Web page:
To take another example, in Alzheimer's disease, diagnosis still remains within the domain of cognitive impairment analysis; there are no serum markers. In cerebrospinal fluid (CSF), elevated tau and decreased amyloid beta 42 have been correlated with marked deterioration in the disease and are potentially diagnostic (9). In a small subset of patients, genetic testing can suggest susceptibility to the disease; in particular, Apo E4 variant (10), mutations in presenilin-1 and -2 and beta-amyloid precursor polymorphisms (reviewed in Refs. 11,12), but there remains no proteomic prognostic markers for Alzheimer's disease.

The use of markers of toxicology is vital for clinical testing of new drugs. Measures of organ function in liver, kidney, and heart are routinely used in the toxicological evaluation of any new compound. Predictive markers of adverse events are highly desirable both in terms of patient safety and in reducing trial costs, and proteomic profiling enables comparison of new compounds with drugs that have established mechanisms of toxicity. Defining a toxicological profile may also enable targeting of the mechanism of toxicity in order to develop protective drugs. Serum and CSF are already collected in quantities containing sufficient protein, and these sources are proven to be amenable to proteomic analysis (13). Studies on serum are already established, and, because the aim would be to develop rapid readouts of early toxicity, a strong opportunity exists in this field.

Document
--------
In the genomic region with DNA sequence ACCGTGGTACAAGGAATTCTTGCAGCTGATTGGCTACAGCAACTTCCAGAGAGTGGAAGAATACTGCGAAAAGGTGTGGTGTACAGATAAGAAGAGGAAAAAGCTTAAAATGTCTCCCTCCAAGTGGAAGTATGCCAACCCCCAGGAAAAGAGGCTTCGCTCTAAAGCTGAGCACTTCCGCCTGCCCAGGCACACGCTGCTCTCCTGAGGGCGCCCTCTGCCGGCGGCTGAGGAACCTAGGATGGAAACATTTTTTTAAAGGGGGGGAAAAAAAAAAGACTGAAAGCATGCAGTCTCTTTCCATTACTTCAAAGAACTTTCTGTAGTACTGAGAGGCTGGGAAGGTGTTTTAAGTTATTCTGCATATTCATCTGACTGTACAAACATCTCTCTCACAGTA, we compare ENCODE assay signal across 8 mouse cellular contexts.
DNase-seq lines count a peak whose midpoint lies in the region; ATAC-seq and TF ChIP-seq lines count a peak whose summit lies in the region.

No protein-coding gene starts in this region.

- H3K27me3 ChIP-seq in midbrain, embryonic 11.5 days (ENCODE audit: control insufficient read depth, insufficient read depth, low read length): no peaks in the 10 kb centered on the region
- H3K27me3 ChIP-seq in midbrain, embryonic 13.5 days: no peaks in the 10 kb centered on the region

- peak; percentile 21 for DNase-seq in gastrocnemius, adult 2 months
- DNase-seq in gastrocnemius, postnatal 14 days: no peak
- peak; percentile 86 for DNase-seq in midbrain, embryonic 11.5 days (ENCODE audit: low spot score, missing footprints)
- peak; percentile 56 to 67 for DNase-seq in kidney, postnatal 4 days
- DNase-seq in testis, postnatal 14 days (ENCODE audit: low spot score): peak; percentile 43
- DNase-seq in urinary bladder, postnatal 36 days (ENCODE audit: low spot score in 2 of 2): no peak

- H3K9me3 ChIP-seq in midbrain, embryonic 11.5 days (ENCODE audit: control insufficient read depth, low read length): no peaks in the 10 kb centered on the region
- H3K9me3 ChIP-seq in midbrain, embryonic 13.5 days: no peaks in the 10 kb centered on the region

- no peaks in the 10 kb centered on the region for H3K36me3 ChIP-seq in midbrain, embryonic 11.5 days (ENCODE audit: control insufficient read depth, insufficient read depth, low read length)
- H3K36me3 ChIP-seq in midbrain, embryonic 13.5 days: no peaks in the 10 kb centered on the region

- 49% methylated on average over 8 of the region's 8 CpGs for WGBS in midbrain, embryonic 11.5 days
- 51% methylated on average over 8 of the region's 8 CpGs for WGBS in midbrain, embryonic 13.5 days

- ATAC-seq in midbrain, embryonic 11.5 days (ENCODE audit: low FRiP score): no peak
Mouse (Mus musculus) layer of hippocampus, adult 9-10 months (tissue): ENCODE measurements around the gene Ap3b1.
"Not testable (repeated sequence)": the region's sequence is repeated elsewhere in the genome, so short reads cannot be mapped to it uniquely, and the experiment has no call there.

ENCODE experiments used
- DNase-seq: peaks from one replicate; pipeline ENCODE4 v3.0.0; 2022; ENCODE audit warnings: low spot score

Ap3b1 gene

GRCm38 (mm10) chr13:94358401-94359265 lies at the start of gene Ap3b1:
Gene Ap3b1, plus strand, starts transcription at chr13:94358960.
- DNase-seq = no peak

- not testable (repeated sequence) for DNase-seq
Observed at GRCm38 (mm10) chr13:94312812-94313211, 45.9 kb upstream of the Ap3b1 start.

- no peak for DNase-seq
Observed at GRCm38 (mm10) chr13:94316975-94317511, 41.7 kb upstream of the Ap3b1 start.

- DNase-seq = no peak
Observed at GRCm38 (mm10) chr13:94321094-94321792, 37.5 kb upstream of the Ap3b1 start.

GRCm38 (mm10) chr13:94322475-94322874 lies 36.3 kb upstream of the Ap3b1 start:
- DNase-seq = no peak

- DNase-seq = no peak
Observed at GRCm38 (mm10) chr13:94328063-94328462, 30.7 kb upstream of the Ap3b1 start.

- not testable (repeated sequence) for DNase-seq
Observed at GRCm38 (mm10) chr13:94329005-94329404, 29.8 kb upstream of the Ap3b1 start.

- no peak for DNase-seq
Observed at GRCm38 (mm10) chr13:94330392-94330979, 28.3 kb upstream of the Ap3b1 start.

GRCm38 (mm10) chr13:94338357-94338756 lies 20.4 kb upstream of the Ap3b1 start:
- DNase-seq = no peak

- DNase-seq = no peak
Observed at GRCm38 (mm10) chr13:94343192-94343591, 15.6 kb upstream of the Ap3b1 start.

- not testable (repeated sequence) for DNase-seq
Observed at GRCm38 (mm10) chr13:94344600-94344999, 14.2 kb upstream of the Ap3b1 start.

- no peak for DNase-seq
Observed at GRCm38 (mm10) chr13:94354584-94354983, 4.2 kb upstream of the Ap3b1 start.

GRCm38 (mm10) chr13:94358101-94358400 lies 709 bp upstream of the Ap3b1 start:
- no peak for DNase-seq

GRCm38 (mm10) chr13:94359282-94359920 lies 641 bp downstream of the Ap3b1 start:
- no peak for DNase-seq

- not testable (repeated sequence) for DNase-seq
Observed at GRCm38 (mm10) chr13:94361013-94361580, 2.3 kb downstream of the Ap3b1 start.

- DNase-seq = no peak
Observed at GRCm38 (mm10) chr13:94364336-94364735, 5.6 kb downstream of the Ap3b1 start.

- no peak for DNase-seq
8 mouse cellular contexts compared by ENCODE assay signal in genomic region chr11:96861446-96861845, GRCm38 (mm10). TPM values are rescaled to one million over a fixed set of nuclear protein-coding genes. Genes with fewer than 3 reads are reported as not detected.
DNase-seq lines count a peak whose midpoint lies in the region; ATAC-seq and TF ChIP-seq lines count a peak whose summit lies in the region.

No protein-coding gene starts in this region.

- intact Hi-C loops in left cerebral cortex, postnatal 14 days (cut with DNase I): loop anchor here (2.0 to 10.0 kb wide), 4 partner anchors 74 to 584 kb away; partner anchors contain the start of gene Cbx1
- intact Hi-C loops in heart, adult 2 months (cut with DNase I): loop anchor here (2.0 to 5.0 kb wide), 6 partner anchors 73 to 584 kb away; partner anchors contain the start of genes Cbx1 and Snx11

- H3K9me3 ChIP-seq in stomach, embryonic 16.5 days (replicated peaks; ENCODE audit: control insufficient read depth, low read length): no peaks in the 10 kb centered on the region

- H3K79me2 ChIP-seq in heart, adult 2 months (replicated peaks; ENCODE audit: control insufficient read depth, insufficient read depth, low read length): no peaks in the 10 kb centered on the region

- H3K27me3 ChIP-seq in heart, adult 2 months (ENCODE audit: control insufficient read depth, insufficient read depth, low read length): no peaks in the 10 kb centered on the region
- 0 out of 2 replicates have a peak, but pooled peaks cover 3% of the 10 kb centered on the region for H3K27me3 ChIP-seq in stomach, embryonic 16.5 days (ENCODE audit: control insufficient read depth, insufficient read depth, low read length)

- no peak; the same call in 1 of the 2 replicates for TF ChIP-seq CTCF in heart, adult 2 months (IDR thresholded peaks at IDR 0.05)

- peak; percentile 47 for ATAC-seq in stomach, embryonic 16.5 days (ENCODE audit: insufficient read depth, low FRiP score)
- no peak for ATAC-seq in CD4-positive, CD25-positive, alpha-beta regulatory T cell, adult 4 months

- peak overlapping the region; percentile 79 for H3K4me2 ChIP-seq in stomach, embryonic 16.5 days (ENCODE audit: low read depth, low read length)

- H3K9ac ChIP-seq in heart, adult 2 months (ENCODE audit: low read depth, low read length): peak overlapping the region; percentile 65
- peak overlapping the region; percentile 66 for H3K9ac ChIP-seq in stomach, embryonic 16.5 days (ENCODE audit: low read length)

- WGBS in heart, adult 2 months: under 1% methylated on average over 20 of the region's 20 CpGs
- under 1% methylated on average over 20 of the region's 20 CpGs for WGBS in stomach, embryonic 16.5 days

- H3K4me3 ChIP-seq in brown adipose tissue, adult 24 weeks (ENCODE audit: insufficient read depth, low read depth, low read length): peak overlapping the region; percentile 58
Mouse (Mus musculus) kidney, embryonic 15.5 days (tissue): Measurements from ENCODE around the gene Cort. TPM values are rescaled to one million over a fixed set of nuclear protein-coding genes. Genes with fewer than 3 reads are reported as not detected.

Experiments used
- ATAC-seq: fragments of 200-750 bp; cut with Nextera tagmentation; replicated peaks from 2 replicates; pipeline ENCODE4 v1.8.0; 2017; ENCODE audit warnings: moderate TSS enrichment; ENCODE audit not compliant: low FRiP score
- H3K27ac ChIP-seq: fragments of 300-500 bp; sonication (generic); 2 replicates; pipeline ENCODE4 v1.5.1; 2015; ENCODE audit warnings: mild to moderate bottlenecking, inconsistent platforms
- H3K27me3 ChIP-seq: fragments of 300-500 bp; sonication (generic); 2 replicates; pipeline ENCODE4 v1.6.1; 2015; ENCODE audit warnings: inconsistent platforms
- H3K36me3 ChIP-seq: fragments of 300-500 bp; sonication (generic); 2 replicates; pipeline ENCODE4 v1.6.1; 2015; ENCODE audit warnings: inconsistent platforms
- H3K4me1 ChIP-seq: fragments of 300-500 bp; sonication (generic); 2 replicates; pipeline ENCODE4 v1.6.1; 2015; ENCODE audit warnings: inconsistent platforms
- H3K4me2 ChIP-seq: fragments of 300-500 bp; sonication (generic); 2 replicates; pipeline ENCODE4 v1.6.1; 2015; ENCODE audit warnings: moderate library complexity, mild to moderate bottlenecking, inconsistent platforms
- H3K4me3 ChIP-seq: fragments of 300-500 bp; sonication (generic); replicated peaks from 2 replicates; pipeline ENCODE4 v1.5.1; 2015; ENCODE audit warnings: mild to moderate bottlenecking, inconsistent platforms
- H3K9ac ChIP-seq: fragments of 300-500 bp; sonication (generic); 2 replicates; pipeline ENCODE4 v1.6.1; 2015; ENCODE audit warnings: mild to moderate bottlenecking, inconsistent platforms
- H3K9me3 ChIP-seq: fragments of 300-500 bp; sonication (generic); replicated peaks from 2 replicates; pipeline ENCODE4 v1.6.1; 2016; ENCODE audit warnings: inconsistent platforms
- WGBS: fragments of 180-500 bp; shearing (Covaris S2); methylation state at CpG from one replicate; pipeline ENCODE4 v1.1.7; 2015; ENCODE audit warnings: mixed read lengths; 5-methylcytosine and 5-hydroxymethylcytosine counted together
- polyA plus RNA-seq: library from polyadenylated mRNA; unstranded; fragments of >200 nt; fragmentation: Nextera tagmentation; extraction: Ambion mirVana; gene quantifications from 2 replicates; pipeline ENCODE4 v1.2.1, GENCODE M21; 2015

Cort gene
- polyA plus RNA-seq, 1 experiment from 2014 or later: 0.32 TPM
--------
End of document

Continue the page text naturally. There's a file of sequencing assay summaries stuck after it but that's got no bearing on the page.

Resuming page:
The field of efficacy markers is also amenable to proteomics. The majority of drugs act by altering the activity of protein targets, for example, imatinib (Glivec) (14) acts by inhibiting the kinase activity of bcr-abl. This protein overphosphorylates proto-oncogene Crk-like protein (CRKL) in the disease state, and the efficacy of the inhibitor can be evaluated by measuring phosphorylation of this marker. Drug resistance is associated with mutation of the target kinase such that the inhibitor is no longer effective (15). Although relatively straightforward in the case of a circulating tumor, such as CML, in which blood extracts may be tested, monitoring of solid tumors is less reliable as, for instance, postoperative relapse is frequently at a remote and unpredictable site. The discovery of easily accessible, that is, circulating or excreted, protein markers altered by successful treatment of disease would provide a useful tool in molecular monitoring of drug efficacy. In the treatment of Gaucher disease the level of serum chitotriosidase is a significant marker of efficacy in both oral (miglustat) and enzyme replacement (Cerezyme) therapies (16,17), although measurement of this enzyme is also used to monitor beta-thalassemia (18). The use of single protein markers often proves inconclusive: Comprehensive comparative analyses of secreted or serum proteins can be used to define the efficacy of specific sets of markers or disease status, enabling more accurate monitoring of treatments.